Six Phi Theta Kappa members have been named winners in the Khan Academy Tutoring Challenge. Khan Academy is a non-profit educational organization created in 2006 by educator Salman Khan to provide “a free, world-class education for anyone, anywhere.”
The Khan Academy Tutoring Challenge was announced at Phi Theta Kappa’s 2014 Honors Institute and closed on September 12. A total of 354 students were tutored by 203 members representing 139 chapters. Those tutored mastered nearly 21,000 skills. Winners were selected based on short videos and written descriptions submitted about their experiences as Khan Academy coaches.
Winners of the challenge include
Elvira Avdeyeva – Tau Eta Chapter, Allen County Community College, Kansas
Sherri Dillon – Lambda Nu Chapter, Bronx Community College, New York
Scott Immel – Beta Mu Gamma Chapter, Solano Community College, California
Mina Jahan – Alpha Lambda Xi Chapter, Lone Star College-Kingwood, Texas
Ogulna Orazgeldiyeva – Iota Alpha Chapter, Trinity Valley Community College, Texas
Jeff Navarro – Beta Kappa Pi Chapter, Chaffey College, California
Brianna Ingemi, Alpha Chi Kappa Chapter, Nashua Community College, New Hampshire
Han Setiawan, Mu Tau Chapter, Lansing Community College, Michigan
Naomi Davidson, Manager of Education Partnerships for Higher Education at Khan Academy, said the winners received the opportunity to serve on an advisory council for Khan Academy, in addition to certificates and t-shirts. The council will help the organization think about best practices and help launch future initiatives.
Davidson said the Khan Academy website provides videos, choice of languages and closed captioning that help break down barriers to learning, helping students to help themselves.
“Khan Academy’s mission is one that aligns with Phi Theta Kappa. Both of our organizations are passionate about student success,” said Jennifer Stanford, Phi Theta Kappa’s Chief Student Engagement Officer. “Since many of our members serve as tutors on their campuses, Khan Academy’s resources are a wonderful tool for helping students build their skills as tutors while also using the opportunity to brush up on subjects they need as well.”
Here’s what some of the challenge winners had to say about the experience:
“The Phi Theta Kappa’s Khan Academy Tutoring Challenge was a lot of fun. I extended information of the tutoring service to all the incoming freshmen at my college,” said Sherri Dillon. “The hardest part was staying in contact with students, since it was summer break, but it was very helpful for me and those whom I have been able to reach.”
“The College Tutor Challenge has been such a wonderful and at the same time challenging experience. I really enjoyed being a tutor and a coach for students who have problems with math,” said Elvira Avdeyeva. “I love math! I’ve always loved it. I know that the majority of students have difficulties with mathematics, so coaching students and guiding them through Khan Academy has been a big pleasure for me.”
“Khan Academy should be the first stop in math learning endeavors. It is well structured with different exercises and videos by experts. Through Khan Academy Tutoring I have learned the importance of the digital world,” said Ogulnazik Orazgeldiyeva. “It is an amazing site where you can actually see your progress. Practicing various mathematical skills with my tutor helped me to succeed and go to the higher levels of math classes. It has encouraged my passion to do and learn more.”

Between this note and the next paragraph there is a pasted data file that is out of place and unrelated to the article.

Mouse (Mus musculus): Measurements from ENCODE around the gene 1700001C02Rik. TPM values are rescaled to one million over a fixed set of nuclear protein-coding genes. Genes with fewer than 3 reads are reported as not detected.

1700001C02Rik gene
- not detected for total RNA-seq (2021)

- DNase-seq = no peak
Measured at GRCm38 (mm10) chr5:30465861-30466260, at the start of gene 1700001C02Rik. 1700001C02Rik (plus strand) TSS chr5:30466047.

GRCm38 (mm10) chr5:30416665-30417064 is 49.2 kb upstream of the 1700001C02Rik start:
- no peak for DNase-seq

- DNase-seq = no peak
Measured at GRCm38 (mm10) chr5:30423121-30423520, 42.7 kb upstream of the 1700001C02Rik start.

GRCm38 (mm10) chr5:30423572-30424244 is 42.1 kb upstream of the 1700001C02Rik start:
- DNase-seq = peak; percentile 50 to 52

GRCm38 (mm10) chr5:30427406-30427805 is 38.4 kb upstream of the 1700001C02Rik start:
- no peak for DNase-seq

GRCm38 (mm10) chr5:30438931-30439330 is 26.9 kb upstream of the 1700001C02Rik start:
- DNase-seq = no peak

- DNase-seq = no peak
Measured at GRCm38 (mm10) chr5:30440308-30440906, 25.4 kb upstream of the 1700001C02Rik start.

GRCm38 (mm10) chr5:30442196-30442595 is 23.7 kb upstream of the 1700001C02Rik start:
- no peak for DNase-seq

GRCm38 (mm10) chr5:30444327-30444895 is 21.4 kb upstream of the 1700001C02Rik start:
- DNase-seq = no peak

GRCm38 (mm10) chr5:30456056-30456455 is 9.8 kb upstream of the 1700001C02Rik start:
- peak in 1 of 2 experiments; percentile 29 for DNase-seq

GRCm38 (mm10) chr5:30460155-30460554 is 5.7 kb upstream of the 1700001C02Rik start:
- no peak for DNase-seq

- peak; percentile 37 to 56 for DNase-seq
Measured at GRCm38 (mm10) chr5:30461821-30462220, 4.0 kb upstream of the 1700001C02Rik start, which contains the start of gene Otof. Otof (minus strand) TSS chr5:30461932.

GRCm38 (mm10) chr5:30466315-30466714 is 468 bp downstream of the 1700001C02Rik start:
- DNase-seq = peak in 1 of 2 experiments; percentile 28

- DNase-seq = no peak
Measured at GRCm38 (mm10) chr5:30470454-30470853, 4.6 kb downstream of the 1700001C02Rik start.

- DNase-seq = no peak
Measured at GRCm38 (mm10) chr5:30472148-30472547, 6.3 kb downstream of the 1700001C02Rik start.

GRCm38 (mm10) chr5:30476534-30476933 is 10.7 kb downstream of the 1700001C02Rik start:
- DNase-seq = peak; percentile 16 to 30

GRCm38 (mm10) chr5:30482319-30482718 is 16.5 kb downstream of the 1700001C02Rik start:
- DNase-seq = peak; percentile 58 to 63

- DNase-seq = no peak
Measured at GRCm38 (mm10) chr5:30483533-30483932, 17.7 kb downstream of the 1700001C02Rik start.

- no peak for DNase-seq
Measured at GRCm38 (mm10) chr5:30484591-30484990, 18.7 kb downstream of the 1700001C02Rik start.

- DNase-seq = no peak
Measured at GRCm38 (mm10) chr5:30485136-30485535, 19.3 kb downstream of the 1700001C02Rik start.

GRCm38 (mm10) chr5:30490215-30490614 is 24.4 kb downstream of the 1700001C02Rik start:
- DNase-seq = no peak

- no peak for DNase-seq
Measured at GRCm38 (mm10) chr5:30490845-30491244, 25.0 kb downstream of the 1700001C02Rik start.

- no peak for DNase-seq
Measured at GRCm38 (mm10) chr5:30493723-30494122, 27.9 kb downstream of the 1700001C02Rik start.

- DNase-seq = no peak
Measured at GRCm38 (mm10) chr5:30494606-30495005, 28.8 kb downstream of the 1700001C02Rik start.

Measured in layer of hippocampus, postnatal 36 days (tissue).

“It proved quite a trial to motivate my cousins and siblings on their summer break to hop on a computer and do some math challenges. It’s simply not appealing for a kid who has gotten used to the idea of turning off brain functions during summer vacations,” said Mina Jahan. “However, after a few weeks, my recruited family members got into the habit of doing Khan Academy themselves. Theybegan to see its advantages and appreciate its flexible and student-tailored approach.”
Though the competition is over, Phi Theta Kappa members are encouraged to explore the resources available through Khan Academy.
“We encourage Phi Theta Kappa members to utilize Khan Academy for their studies – explore, sign up as coaches and use Khan as a tool to be a better tutor,” Davidson said.
Courtney Taylor, Associate Director of Institutional Advancement for the Phi Theta Kappa Foundation, said the Khan Academy tutoring tools are perfect for students who serve as peer tutors and will also help members maintain high GPAs and complete their degrees.
“We’re so appreciative for Khan Academy’s approach to completion – providing tools to help students succeed,” Taylor said.
Phi Theta Kappa Honor Society, headquartered in Jackson, Mississippi, is the largest honor society in higher education with 1,285 chapters on college campuses in all 50 of the United States, plus Canada, Germany, the Republic of Palau, Peru, the Republic of the Marshall Islands, the Federated States of Micronesia, the British Virgin Islands, the United Arab Emirates and U.S. territorial possessions. Nearly 3 million students have been inducted since its founding in 1918, with approximately 131,000 students inducted annually.